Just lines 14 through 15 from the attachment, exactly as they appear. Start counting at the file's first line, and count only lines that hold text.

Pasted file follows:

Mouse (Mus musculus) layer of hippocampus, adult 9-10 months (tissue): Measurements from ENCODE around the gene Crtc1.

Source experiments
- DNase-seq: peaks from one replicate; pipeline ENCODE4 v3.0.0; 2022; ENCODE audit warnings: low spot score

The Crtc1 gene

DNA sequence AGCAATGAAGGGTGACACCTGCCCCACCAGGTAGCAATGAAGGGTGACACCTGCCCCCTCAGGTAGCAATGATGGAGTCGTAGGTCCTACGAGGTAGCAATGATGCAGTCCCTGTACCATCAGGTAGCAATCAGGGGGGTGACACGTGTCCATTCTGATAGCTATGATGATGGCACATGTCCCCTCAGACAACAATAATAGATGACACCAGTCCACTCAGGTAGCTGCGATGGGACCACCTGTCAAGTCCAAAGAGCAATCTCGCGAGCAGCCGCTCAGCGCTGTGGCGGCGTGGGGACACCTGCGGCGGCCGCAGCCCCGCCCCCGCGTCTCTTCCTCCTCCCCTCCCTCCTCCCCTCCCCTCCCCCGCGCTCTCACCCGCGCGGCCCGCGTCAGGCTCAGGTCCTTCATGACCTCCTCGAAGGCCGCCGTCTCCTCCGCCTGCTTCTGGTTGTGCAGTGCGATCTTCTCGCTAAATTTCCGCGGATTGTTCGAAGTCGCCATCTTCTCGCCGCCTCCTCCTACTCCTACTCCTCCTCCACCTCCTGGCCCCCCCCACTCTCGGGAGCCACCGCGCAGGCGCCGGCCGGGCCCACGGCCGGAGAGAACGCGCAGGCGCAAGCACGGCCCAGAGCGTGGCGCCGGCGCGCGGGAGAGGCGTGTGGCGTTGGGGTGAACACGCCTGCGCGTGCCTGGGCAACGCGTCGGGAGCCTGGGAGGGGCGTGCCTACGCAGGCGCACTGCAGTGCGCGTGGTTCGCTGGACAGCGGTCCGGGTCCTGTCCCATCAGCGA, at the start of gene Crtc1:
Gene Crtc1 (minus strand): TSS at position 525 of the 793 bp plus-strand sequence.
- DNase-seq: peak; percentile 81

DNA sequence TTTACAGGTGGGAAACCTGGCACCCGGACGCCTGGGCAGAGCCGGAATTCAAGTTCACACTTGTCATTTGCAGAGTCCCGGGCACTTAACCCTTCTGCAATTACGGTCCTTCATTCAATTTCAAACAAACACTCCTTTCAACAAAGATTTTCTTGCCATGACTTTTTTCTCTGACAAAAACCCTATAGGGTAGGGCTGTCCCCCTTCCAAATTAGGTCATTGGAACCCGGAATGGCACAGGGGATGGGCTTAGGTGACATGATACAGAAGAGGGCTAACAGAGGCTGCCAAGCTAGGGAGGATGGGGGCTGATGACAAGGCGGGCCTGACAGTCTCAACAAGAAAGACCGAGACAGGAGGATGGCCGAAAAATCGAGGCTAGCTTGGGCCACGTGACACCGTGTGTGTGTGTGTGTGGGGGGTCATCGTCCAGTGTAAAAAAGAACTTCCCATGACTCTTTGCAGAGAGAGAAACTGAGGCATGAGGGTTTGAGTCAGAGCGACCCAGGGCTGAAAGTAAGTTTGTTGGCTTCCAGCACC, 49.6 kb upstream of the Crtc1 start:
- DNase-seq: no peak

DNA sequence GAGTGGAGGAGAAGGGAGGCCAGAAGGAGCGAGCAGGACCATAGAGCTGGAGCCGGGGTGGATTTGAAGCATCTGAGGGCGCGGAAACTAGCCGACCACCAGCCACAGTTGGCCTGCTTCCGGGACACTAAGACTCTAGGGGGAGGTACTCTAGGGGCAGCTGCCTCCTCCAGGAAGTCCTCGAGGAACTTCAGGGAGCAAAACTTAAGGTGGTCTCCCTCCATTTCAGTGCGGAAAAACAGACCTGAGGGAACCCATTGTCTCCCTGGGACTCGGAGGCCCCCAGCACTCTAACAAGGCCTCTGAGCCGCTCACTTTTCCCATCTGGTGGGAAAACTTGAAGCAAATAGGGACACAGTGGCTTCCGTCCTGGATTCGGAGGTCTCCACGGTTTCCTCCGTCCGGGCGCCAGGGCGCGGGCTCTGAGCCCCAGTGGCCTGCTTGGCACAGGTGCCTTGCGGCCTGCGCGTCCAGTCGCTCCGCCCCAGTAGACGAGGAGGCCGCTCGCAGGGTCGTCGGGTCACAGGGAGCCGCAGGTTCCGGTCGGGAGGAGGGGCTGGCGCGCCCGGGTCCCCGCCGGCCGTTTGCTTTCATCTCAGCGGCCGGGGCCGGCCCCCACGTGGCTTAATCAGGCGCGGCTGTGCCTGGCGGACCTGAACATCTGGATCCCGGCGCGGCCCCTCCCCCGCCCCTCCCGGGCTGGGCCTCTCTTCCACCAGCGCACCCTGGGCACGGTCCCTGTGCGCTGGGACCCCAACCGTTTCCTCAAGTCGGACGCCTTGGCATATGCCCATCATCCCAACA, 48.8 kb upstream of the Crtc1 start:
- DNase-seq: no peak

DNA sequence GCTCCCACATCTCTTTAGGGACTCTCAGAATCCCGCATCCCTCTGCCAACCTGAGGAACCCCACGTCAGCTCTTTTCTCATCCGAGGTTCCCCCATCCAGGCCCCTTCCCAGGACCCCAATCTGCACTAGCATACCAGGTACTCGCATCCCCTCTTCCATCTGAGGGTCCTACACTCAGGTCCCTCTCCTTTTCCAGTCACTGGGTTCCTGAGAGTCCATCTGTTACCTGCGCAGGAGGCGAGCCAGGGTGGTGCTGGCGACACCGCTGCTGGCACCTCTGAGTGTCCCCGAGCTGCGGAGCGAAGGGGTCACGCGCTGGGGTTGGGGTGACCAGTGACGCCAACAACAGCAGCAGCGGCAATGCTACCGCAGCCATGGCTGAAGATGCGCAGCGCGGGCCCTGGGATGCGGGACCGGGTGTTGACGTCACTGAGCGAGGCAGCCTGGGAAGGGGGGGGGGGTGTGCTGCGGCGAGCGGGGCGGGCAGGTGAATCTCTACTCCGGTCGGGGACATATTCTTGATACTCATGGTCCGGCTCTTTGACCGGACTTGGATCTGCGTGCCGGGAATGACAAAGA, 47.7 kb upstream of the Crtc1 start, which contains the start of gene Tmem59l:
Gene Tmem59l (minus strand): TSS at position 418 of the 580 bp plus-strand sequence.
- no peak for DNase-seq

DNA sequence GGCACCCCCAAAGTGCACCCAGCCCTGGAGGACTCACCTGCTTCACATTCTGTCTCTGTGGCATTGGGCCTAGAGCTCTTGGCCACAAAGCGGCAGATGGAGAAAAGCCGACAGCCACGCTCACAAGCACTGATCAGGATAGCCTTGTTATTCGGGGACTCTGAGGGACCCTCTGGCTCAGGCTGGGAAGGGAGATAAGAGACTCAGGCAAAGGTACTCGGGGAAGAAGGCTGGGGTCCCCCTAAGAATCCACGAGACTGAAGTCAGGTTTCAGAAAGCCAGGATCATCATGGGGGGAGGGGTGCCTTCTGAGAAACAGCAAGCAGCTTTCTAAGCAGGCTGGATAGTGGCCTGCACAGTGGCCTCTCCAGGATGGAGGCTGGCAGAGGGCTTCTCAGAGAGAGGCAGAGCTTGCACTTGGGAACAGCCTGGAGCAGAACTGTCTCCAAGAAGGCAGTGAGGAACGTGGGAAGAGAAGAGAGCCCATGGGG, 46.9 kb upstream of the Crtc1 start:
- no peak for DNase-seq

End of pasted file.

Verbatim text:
- no peak for DNase-seq

DNA sequence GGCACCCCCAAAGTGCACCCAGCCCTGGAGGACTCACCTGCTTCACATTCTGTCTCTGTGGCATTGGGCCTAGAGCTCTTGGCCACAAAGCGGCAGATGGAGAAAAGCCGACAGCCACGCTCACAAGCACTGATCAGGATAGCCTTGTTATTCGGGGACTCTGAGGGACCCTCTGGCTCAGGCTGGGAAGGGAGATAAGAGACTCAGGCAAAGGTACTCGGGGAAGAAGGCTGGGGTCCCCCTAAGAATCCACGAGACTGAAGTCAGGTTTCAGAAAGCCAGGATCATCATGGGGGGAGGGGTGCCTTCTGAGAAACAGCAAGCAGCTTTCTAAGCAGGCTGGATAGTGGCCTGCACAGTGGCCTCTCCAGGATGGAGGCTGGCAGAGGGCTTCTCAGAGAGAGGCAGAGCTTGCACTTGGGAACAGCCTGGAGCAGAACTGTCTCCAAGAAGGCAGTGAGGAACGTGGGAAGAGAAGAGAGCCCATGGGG, 46.9 kb upstream of the Crtc1 start: